That Time Boston Could Have Had a North-South Rail Link for $8 Million

As part of my research project, I’ve been doing some looking into Boston’s North-South Rail Link concept–the idea of a tunnel linking, finally, North Station and South Station. NSRL is a complicated project whose merits are certainly up for debate (though I tend towards thinking it’s a good idea), but that doesn’t appear to be on the horizon anytime soon. But did you know that there was a point at which Boston could have had the tunnel built at minimal cost to taxpayers?

A March 8th, 1910 headline in the Boston Globe blares :


The gist of the accompanying article was that Timothy E. Byrnes, Vice President of the New York, New Haven, and Hartford Railroad, had conveyed to the state’s legislative committee on metropolitan affairs that the New Haven and the Boston & Maine–then united under the ownership of J.P. Morgan protege Charles Mellen–would be perfectly willing to pay most of the costs of a tunnel between Boston’s two stub-end stations, if the city would let them. The catch? They wanted the city to create a “boulevard” between the two stations, presumably cutting a broad swath through downtown Boston to enable cheap cut-and-cover tunneling.  The railroads estimated the costs to the city at $10 million–approximately $240 million today–of which they were offering to cover one-fifth, plus the costs of the tunnel itself, and of electrification of the Boston suburban rail network. Byrnes claimed the tunnel–and accompanying electrification–could be finished within three years, hauling both passengers and freight between northern and southern New England.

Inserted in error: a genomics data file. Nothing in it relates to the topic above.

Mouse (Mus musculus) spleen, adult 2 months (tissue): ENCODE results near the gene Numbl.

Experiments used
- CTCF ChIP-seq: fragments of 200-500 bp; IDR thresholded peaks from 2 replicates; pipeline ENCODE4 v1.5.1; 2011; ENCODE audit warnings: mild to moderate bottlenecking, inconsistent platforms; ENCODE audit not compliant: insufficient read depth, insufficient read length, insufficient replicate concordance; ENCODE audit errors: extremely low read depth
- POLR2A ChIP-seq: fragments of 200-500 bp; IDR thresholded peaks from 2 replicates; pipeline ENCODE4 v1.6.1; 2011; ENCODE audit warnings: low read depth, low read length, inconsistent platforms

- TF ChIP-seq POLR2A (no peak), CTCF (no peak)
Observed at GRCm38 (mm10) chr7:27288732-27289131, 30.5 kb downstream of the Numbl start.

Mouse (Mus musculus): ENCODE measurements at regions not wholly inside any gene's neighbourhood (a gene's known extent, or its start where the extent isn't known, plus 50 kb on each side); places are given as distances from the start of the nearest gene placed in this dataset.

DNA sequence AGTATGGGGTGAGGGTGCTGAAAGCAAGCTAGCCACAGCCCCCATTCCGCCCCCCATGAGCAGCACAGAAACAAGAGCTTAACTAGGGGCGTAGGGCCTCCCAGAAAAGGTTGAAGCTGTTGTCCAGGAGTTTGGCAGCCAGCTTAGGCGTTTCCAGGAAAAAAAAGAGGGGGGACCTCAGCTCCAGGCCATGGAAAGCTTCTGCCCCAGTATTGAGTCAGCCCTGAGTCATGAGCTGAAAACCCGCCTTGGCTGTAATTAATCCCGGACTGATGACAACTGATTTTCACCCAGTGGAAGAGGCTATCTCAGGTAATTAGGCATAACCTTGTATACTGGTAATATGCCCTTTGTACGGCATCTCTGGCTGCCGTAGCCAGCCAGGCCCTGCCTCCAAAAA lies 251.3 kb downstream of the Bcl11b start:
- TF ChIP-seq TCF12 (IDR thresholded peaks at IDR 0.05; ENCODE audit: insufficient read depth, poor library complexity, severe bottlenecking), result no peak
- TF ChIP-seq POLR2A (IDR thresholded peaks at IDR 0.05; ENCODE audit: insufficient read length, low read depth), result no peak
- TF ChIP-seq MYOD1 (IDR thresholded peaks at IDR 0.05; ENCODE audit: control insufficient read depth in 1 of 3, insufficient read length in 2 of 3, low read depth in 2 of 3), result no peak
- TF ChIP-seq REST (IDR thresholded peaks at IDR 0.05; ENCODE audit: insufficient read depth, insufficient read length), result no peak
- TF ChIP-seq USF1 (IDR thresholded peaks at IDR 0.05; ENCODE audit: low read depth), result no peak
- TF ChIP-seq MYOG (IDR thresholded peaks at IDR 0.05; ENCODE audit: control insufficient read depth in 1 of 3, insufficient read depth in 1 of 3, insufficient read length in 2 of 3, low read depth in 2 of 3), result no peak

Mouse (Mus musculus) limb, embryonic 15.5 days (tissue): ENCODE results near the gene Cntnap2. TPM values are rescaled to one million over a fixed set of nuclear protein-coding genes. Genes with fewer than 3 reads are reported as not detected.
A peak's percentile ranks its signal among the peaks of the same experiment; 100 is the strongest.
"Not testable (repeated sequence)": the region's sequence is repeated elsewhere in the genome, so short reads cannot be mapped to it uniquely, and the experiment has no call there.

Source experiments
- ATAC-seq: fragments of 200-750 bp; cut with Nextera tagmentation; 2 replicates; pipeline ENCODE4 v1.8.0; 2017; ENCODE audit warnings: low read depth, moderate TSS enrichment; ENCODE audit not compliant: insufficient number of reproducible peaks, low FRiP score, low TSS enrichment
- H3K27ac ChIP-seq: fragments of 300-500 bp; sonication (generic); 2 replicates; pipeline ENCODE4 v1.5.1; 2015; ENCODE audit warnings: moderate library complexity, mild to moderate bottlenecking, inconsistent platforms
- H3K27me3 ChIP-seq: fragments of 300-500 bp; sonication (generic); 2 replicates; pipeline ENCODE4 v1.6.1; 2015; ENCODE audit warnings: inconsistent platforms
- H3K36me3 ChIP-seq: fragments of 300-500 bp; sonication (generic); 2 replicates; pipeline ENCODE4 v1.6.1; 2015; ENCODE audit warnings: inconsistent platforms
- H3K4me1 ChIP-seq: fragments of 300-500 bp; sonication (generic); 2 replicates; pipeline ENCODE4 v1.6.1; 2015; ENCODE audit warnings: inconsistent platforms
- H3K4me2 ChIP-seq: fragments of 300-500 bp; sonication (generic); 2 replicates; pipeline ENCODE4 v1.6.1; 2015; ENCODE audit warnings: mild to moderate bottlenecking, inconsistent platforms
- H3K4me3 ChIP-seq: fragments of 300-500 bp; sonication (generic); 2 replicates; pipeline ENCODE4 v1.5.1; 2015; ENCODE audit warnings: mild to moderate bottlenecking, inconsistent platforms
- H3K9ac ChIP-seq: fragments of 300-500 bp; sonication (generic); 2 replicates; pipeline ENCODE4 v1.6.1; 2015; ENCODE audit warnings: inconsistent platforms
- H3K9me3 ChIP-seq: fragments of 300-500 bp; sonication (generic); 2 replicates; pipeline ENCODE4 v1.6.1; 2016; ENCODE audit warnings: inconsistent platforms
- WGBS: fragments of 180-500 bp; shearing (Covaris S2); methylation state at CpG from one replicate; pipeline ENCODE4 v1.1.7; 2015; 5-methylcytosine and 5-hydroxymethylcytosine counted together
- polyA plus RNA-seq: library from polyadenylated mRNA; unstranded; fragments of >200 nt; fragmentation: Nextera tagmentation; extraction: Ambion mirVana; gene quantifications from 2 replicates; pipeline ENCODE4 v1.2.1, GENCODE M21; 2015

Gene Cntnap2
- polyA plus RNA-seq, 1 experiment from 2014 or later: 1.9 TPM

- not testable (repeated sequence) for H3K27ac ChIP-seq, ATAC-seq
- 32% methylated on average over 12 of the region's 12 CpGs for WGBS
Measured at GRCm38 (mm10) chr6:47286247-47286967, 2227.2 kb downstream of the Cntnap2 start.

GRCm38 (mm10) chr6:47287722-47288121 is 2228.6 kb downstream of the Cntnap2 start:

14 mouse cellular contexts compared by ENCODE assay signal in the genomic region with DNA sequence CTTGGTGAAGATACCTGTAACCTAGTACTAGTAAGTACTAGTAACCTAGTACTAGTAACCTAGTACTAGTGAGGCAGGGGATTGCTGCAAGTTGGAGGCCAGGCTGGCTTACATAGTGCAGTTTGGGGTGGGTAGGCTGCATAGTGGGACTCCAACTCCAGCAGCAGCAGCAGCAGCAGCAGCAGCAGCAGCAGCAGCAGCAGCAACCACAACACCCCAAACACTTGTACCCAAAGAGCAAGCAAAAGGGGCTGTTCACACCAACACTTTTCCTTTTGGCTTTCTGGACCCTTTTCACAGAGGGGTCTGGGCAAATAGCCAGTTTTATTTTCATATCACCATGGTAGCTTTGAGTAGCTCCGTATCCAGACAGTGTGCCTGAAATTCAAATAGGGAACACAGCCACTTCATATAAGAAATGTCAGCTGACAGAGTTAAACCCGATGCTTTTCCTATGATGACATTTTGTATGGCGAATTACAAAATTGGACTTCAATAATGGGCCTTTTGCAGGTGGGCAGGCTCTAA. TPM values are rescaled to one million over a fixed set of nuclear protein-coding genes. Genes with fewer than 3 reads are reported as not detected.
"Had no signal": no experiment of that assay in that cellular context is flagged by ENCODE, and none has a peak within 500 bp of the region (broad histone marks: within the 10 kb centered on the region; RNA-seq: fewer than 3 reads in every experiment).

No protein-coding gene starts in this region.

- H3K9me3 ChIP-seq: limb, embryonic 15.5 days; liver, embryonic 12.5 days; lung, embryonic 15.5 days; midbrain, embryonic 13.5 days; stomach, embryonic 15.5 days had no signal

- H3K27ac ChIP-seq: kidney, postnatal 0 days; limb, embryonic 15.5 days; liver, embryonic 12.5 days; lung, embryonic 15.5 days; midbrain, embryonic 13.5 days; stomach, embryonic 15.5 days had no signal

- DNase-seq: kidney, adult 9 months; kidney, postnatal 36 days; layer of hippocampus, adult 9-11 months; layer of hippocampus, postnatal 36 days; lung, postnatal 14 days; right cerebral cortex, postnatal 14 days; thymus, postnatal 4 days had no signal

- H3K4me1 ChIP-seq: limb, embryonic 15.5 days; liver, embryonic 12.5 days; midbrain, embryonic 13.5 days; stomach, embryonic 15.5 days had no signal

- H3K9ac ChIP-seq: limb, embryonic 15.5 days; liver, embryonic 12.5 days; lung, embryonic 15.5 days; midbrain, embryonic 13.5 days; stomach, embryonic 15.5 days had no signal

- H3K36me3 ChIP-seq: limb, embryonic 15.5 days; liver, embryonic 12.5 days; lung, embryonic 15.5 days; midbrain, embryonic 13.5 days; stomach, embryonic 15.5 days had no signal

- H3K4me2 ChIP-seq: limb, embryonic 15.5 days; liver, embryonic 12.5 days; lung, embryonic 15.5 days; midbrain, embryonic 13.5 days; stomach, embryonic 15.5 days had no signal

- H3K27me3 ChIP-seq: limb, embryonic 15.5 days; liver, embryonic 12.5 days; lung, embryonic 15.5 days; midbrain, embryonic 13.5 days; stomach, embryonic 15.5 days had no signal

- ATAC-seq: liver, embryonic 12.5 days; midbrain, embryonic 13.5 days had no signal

Surely, $8 million was a lot of money in 1910. But with the railroads offering to cover 2/3 of the cost of a tunnel, how did a project that would have proved so advantageous to the city that the idea is still being brought up a century later die?

Just four days after Byrnes–who had been on his way out of the hearing chamber at the end of the day when asked to speak–dropped his bombshell on the committee, the city responded. The Globe headline on March 12th read:

city rejects